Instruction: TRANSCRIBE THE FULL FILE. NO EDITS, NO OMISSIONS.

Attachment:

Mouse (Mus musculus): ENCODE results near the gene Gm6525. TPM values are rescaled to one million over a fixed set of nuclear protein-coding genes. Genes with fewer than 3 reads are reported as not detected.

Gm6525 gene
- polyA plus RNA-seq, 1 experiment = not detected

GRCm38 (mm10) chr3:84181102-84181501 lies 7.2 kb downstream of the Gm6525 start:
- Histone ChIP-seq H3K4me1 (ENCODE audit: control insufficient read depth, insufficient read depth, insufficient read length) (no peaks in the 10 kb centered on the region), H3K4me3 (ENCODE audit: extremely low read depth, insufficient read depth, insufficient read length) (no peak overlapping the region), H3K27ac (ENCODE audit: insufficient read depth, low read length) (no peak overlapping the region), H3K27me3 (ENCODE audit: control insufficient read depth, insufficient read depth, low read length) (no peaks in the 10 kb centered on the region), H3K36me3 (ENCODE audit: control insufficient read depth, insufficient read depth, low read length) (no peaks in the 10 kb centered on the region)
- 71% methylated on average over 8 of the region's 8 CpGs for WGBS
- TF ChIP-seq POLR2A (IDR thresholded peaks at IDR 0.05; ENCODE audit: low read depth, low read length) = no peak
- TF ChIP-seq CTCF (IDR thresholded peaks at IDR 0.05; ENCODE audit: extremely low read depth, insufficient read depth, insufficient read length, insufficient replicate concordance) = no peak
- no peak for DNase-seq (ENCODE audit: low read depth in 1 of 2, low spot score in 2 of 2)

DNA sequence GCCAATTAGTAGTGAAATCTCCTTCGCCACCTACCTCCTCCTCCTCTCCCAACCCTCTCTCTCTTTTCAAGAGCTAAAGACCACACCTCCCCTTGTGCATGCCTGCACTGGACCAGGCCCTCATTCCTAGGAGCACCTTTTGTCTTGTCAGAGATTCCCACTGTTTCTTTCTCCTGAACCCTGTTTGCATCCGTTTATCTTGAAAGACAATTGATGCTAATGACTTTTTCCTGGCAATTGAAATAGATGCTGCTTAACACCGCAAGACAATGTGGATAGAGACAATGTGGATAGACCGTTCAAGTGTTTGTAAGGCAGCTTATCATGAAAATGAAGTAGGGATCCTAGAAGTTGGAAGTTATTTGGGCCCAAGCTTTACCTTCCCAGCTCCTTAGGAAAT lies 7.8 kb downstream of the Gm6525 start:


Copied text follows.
Mouse (Mus musculus): ENCODE results near the gene Gm6525. TPM values are rescaled to one million over a fixed set of nuclear protein-coding genes. Genes with fewer than 3 reads are reported as not detected.

Gm6525 gene
- polyA plus RNA-seq, 1 experiment = not detected

GRCm38 (mm10) chr3:84181102-84181501 lies 7.2 kb downstream of the Gm6525 start:
- Histone ChIP-seq H3K4me1 (ENCODE audit: control insufficient read depth, insufficient read depth, insufficient read length) (no peaks in the 10 kb centered on the region), H3K4me3 (ENCODE audit: extremely low read depth, insufficient read depth, insufficient read length) (no peak overlapping the region), H3K27ac (ENCODE audit: insufficient read depth, low read length) (no peak overlapping the region), H3K27me3 (ENCODE audit: control insufficient read depth, insufficient read depth, low read length) (no peaks in the 10 kb centered on the region), H3K36me3 (ENCODE audit: control insufficient read depth, insufficient read depth, low read length) (no peaks in the 10 kb centered on the region)
- 71% methylated on average over 8 of the region's 8 CpGs for WGBS
- TF ChIP-seq POLR2A (IDR thresholded peaks at IDR 0.05; ENCODE audit: low read depth, low read length) = no peak
- TF ChIP-seq CTCF (IDR thresholded peaks at IDR 0.05; ENCODE audit: extremely low read depth, insufficient read depth, insufficient read length, insufficient replicate concordance) = no peak
- no peak for DNase-seq (ENCODE audit: low read depth in 1 of 2, low spot score in 2 of 2)

DNA sequence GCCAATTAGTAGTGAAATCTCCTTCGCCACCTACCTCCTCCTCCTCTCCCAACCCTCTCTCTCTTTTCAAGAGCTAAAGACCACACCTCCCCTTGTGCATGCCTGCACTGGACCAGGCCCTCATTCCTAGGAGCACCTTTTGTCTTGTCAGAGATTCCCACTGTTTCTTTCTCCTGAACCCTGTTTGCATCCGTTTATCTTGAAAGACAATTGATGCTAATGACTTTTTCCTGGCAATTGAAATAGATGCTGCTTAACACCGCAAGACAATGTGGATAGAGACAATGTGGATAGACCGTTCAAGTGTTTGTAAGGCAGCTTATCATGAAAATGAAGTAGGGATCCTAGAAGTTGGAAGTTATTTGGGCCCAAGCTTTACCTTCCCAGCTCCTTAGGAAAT lies 7.8 kb downstream of the Gm6525 start: